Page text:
Darjeeling: Gorkha Jan Mukti Morcha (GJMM) chief Bimal Gurung on Thursday threatened a ‘violent’ agitation for creation of a separate Gorkhaland state after Chief Minister Mamata Banerjee ruled out dividing West Bengal.
Scores of GJM supporters raised slogans and disrupted a function addressed by Banerjee in the hill station of Darjeeling on Wednesday.
Banerjee in-between her speech asserted that Darjeeling Hills would remain part of West Bengal.
Gurung told the reporters in Darjeeling that the GJM was fully prepared to face any consequences, if the situation worsened and there was a possibility of violence.
"From tomorrow they (state government) might just start to detain us. It may lead to riots and violence. They might even shoot us. We are ready for all of that. We are ready to die. But we will not sell our conscience. Our aim is to get autonomous Gorkhaland and we will get it,” said Gurung.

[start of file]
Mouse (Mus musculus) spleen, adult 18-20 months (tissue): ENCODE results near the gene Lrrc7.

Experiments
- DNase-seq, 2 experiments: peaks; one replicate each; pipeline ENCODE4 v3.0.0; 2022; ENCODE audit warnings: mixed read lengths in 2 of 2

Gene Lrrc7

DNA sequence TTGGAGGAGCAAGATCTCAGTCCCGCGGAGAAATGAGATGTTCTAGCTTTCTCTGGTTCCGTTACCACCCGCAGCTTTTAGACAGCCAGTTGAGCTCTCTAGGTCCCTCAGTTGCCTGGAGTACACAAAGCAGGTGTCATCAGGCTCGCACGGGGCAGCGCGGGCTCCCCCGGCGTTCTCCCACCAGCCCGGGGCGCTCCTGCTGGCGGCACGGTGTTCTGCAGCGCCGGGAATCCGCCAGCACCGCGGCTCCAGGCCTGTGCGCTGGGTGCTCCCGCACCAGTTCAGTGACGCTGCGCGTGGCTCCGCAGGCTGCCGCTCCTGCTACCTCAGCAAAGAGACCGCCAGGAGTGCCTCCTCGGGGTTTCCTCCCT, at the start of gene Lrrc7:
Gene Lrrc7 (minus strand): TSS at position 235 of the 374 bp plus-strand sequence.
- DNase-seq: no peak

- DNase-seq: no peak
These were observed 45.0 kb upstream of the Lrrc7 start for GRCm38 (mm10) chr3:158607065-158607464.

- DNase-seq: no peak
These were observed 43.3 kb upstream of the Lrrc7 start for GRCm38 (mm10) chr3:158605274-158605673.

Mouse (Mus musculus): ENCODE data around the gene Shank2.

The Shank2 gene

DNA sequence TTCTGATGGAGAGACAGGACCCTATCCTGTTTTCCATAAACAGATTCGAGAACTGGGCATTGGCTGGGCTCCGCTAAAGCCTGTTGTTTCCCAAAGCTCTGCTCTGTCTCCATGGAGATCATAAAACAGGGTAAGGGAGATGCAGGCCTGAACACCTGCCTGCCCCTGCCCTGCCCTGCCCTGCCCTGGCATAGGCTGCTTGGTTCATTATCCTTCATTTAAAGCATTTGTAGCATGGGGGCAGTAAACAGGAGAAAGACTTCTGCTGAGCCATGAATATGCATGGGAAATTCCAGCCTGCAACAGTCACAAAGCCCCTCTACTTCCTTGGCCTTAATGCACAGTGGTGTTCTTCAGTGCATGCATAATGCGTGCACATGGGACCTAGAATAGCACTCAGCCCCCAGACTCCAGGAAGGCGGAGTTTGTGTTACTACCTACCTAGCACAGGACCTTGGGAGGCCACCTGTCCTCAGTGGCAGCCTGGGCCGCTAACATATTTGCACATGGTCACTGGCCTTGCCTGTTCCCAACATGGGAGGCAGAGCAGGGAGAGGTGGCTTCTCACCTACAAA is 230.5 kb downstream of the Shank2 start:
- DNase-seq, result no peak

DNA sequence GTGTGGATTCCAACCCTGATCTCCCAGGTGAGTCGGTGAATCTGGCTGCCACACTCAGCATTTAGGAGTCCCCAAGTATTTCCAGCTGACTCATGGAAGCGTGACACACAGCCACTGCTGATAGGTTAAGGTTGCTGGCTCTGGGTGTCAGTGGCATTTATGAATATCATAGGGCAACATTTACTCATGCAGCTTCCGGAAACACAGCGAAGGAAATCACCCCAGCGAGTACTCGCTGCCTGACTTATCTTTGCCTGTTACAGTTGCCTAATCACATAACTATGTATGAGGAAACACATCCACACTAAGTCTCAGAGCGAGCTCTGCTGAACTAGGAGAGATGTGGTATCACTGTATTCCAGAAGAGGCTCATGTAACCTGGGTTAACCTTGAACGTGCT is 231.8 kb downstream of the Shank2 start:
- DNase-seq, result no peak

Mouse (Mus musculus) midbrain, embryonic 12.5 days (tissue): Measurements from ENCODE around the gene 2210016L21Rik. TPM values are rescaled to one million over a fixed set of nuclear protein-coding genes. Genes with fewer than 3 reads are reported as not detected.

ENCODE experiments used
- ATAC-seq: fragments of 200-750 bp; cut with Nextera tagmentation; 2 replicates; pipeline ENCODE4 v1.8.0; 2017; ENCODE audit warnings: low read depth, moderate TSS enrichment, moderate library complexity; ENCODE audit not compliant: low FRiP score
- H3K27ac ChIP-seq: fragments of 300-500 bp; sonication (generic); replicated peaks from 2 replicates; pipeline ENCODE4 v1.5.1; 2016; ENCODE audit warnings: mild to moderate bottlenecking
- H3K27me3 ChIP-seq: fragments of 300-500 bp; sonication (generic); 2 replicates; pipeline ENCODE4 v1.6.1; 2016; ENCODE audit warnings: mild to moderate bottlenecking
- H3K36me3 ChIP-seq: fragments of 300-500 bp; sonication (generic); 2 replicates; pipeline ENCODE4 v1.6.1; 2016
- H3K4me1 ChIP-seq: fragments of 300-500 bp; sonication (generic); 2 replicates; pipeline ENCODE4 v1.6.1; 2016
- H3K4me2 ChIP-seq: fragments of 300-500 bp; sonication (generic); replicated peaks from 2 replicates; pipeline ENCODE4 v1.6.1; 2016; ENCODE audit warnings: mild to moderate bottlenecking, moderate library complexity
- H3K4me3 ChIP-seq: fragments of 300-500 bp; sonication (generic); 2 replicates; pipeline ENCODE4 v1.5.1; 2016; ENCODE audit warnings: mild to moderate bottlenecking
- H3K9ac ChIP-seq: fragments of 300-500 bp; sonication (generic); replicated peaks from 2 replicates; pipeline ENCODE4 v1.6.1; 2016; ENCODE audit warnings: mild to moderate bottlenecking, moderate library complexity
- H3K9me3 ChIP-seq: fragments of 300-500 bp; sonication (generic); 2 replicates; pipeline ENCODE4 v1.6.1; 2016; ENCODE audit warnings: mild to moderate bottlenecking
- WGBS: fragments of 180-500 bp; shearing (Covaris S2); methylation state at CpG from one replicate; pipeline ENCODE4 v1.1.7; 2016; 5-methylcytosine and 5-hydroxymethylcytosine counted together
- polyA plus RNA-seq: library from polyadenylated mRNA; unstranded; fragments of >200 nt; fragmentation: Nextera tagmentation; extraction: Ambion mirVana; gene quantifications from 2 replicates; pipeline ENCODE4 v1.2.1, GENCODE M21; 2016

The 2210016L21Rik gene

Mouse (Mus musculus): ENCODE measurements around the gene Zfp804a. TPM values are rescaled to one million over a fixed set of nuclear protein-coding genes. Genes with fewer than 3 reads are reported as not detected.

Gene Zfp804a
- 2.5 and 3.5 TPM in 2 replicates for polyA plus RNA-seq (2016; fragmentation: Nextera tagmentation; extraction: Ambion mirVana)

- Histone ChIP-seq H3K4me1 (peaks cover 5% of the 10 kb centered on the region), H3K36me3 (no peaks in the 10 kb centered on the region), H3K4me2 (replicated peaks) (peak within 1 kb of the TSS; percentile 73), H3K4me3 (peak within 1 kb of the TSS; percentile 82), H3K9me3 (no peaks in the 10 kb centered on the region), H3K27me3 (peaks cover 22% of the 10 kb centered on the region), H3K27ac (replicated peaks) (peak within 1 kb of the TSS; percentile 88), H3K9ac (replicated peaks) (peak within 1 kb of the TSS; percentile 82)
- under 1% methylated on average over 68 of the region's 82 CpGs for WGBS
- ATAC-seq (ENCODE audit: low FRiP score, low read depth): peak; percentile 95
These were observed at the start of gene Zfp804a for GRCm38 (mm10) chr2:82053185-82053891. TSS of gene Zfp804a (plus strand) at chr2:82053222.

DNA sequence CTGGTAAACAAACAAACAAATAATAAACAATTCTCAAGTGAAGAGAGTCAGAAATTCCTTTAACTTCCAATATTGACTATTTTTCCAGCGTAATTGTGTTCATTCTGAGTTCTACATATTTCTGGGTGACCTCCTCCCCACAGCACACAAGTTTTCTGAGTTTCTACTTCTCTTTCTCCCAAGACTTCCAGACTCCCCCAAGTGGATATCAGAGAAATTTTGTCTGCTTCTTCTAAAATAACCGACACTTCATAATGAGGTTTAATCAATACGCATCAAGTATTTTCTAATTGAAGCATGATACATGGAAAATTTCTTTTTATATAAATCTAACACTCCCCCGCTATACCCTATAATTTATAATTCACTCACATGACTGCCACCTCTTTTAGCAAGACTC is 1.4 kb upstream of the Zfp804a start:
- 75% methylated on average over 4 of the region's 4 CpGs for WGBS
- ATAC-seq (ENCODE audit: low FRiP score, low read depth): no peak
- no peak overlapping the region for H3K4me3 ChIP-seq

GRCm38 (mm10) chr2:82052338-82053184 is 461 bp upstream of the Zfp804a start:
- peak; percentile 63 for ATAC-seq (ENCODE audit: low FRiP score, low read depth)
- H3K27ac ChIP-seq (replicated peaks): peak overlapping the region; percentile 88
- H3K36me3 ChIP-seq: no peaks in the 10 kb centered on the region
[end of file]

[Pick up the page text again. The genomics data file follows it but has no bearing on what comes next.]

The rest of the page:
The GJM has been spearheading the demand for a separate Gorkhaland state to be carved out of the hilly regions of West Bengal since over a decade.
It has contended creation of Gorkhaland would protect their indigenous culture and heritage.
Gorkhaland Territorial Administration (GTA) is a semi-autonomous body for Darjeeling Hills that was formed in 2012 after a tripartite agreement involving the centre and West Bengal and the GJM.
At least 1,200 people died in the first Gorkhaland campaign in the 1980s, but protests ended after Gorkha leaders accepted limited autonomy.
The Gorkha population in West Bengal is around one million and a majority of the population is concentrated in Darjeeling.
Darjeeling hills region is geo-politically and strategically important for India as it lies close to the borders of China, Nepal, Bhutan and Bangladesh.